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Stilwell and the American Experience in China, 1911-45

4.08  ·  Rating details ·  2,350 Ratings  ·  106 Reviews
Stilwell & the American Experience in China, 1911-45 was written by Barbara Wertheim Tuchman & published in '71 by Macmillan Publishers. It won the '72 Pulitzer Prize for General Non-Fiction. The book was republished in 2001 by Grove Press. It was also published under the title Sand Against the Wind: Stilwell & the American Experience in China, 1911-45 by Macmi ...more
Mass Market Paperback, 816 pages
Published July 1st 1984 by Bantam (first published 1971)
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Tony
Jan 13, 2013 rated it it was amazing  ·  review of another edition
All the previous books of Barbara Tuchman that I’ve read have had a picture of the author, looking something like this:

description

Older, with the Sandra Day O’Connor hairdo, well-heeled, professorial even. Nothing wrong with that, of course; but it does conjure up a certain delicacy, a life lived in equal parts libraries and privilege.

But on the back of this book, Stilwell and the American Experience in China, 1911-45, the author looks out at me from atop a burro, her means of transportation in the 1930s i
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Jdierkes
I first read this book about 25 years ago. I recently read the Fenby biography of Chiang Kai Shek, and really felt the need to go back and re-read the Stilwell biography. Along with McCullough's Truman, this is one of the finest biographies I have ever read. The Stilwell biography relentlessly pounds home the lesson that we as Americans can never expect members of alien cultures to have the same goals and motivations that we have. Stilwell tried mightily to get Chiang to fight China's Japanese i ...more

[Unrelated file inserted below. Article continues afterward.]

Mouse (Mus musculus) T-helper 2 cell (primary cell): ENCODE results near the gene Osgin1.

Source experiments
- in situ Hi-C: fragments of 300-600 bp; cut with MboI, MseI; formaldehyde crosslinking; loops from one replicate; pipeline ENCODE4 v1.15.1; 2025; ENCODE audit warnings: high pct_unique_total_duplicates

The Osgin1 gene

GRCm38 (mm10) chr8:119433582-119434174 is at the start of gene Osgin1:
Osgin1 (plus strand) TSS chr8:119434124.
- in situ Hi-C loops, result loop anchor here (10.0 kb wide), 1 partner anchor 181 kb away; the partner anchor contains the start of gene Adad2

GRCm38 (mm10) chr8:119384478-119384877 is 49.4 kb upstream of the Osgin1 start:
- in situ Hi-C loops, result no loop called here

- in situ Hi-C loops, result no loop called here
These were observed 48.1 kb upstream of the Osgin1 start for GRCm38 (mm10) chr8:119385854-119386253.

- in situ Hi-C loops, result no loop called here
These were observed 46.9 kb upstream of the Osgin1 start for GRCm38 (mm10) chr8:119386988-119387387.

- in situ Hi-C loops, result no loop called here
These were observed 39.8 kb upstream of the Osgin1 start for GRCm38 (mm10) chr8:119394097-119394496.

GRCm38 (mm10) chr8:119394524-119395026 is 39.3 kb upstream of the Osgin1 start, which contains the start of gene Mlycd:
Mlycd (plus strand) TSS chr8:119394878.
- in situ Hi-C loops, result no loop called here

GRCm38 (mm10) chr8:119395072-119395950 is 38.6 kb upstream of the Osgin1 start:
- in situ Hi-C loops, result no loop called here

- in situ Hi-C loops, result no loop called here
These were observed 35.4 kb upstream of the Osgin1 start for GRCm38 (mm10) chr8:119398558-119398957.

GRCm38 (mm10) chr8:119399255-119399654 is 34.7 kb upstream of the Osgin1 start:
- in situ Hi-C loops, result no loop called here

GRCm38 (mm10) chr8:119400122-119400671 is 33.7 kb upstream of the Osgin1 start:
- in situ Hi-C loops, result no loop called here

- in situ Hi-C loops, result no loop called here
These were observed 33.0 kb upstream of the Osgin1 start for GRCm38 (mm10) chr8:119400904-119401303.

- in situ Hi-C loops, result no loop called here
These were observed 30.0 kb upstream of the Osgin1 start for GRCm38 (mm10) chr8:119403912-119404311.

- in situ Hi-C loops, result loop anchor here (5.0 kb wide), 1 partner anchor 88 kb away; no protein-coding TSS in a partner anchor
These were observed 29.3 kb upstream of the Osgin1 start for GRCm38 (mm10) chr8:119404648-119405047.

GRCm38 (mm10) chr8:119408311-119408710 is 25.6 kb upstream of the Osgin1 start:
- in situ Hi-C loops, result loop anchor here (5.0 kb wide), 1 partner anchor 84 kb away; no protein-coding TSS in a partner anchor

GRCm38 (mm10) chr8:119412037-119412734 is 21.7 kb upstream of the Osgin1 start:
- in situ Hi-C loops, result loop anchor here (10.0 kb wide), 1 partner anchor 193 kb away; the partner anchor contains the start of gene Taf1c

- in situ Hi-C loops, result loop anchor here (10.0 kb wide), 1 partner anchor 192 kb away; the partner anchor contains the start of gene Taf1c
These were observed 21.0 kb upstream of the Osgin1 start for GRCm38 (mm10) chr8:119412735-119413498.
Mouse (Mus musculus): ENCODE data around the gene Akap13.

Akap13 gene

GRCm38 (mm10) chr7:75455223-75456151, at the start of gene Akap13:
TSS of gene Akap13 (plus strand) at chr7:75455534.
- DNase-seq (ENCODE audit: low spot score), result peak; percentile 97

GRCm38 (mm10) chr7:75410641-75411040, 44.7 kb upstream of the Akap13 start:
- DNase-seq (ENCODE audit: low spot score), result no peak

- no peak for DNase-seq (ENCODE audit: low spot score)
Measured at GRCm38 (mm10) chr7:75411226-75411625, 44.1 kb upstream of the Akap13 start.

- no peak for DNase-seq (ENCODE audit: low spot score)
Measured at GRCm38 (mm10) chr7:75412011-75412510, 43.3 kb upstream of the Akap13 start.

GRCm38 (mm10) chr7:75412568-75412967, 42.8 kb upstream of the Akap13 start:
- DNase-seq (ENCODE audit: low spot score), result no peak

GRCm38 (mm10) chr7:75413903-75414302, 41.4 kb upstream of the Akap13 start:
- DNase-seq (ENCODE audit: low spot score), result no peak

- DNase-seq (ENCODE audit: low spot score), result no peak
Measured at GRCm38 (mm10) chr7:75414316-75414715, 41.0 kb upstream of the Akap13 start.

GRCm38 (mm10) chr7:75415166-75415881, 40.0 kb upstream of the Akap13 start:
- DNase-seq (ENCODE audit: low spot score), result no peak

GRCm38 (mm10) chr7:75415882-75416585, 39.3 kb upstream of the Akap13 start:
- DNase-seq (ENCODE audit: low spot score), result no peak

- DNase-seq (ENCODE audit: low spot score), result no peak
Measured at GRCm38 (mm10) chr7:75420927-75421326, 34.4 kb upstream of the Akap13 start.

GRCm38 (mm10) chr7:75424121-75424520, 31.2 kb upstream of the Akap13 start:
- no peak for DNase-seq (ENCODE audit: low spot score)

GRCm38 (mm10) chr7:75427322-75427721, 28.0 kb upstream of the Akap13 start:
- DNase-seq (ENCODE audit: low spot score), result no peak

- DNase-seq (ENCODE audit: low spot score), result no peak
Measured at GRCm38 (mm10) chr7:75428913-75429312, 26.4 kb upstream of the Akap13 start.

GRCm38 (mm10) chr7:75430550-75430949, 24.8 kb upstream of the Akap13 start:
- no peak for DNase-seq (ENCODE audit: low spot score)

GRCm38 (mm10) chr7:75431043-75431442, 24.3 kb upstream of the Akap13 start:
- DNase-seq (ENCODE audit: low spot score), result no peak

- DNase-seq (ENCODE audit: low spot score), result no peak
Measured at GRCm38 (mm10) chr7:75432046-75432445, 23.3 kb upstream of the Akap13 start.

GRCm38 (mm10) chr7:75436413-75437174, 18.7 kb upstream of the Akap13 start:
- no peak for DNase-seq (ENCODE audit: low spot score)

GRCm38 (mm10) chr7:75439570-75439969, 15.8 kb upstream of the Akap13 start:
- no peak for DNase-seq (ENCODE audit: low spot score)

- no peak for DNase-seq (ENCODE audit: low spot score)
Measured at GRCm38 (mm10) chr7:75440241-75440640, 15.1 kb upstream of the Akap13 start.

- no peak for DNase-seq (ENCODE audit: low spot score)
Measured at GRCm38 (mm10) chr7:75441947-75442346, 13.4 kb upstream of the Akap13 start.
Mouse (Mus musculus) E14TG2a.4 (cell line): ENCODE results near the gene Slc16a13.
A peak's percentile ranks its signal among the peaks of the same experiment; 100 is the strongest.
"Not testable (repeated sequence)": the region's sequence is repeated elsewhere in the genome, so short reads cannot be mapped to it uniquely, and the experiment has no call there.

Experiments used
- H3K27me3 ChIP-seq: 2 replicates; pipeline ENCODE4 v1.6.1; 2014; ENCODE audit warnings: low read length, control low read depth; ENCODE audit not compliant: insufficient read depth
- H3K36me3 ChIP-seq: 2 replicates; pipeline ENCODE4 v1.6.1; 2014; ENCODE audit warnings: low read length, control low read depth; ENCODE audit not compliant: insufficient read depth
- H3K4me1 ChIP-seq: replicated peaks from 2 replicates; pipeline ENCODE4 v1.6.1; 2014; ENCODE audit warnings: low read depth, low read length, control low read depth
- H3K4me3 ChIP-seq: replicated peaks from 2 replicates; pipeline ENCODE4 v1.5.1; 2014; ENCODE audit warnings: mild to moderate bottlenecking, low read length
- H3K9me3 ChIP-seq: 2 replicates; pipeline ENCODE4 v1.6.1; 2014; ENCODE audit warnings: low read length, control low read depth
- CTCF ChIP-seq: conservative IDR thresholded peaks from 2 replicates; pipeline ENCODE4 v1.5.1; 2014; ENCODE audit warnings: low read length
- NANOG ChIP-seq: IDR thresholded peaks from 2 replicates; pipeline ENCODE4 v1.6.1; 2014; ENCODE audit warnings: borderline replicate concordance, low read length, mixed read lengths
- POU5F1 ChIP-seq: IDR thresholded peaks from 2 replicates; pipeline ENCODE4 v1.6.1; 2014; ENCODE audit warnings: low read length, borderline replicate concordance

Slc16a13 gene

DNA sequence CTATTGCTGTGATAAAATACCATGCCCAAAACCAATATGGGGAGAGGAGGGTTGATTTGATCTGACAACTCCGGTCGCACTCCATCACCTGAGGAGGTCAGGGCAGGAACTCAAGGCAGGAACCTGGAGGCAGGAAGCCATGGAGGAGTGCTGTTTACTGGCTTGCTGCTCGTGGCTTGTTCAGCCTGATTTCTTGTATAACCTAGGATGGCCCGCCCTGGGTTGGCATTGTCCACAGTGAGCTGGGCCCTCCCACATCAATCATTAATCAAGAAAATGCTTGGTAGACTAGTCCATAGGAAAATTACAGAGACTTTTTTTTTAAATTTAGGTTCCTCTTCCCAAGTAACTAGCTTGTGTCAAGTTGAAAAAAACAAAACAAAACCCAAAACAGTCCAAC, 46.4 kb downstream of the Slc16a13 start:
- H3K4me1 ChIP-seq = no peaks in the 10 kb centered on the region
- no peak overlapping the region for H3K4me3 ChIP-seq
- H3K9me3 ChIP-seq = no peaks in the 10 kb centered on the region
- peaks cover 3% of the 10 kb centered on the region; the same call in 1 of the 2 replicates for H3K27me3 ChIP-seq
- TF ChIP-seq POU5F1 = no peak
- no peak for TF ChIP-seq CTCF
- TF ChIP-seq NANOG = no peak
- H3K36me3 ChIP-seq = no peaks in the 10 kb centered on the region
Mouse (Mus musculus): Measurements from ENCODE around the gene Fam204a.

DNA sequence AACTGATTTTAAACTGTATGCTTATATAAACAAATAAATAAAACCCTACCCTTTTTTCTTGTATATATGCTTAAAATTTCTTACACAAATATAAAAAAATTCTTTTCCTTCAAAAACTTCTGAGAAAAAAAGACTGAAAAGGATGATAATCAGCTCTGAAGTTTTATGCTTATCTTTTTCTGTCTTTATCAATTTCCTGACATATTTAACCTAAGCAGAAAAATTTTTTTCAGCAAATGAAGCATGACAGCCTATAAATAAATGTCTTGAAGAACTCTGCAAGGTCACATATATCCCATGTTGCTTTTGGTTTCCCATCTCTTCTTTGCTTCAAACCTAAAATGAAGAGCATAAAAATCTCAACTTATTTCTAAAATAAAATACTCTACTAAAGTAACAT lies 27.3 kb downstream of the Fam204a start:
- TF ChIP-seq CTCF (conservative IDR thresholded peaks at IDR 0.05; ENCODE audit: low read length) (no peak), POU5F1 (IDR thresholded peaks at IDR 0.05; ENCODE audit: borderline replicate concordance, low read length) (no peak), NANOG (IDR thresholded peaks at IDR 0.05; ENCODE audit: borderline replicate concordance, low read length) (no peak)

Jill Hutchinson
Somehow in my reading experience, I missed this Barbara Tuchman book and I thought I had read all of her works. I am so glad I found it since it opens up some of the little known facts about China during WWII......a puzzle within a puzzle within a puzzle. At almost 700 pages one might think it would be a dry read but it is fascinating and certainly explodes some of the myths about China's role in WWII. Although American General "Vinegar" Joe Stilwell is featured, he is only a part of the overall ...more
Mikey B.
This book illustrates well the dangers of involvement in a foreign country – even during wartime when the cause appears justified.

Stillwell was obviously a good candidate to be America’s representative; he had already spent several years in China and spoke the language. He certainly was not someone, common in this day and age, who arrives at the airport hotel and is surrounded by an entourage of well-wishers. Stillwell was independent-minded and often clashed with both the Chinese government an
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Erik Graff
Apr 26, 2008 rated it it was amazing  ·  review of another edition
Recommends it for: everyone
Recommended to Erik by: Tom Kosinski
Shelves: biography
It is difficult to decide whether this title is best categorized as history, for it is about China, or biography, for it China as seen through the career of Joseph Stilwell. Indeed, it is often through his eyes as Tuchman had access through his surviving family to Stilwell's correspondence, notes and voluminous journals.